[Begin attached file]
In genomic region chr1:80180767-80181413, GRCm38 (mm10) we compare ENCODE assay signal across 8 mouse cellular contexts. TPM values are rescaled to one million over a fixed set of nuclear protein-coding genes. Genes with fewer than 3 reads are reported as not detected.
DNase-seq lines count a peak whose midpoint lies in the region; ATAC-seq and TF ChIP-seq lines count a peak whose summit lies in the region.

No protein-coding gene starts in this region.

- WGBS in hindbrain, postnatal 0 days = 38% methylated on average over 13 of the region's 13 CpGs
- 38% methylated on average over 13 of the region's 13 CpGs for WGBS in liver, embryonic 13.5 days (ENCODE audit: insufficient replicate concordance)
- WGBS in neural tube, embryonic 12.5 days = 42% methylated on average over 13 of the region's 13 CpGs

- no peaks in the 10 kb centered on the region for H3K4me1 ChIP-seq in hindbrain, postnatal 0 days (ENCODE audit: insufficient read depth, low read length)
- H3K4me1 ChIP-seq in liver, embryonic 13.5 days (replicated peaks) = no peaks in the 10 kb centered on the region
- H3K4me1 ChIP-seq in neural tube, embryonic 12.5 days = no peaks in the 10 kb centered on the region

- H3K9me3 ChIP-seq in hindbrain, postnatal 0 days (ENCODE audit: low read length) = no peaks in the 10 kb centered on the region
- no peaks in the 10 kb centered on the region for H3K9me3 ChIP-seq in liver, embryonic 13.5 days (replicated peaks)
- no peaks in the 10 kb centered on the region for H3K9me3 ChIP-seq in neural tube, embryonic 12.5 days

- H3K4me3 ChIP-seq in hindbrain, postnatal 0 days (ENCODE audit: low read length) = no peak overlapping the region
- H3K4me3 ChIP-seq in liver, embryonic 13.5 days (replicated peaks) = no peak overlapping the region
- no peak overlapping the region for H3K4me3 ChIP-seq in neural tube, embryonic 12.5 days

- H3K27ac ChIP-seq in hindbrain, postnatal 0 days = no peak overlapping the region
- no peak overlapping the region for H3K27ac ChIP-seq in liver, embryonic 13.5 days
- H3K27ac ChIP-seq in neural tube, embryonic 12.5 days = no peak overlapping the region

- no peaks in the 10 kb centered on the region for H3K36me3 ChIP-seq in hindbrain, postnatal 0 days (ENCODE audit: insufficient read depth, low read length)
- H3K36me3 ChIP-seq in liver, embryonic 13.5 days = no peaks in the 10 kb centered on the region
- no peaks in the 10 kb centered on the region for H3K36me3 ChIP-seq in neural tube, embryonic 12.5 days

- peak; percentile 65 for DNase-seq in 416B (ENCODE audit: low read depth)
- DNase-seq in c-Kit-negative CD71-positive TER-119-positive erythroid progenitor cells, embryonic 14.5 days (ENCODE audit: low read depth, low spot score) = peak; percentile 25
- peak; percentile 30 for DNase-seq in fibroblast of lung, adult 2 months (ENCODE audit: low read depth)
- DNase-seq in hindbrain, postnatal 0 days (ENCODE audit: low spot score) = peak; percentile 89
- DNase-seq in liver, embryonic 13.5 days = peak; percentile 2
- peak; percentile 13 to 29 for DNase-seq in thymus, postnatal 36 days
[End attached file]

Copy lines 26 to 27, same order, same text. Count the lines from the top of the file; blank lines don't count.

- DNase-seq in liver, embryonic 13.5 days = peak; percentile 2
- peak; percentile 13 to 29 for DNase-seq in thymus, postnatal 36 days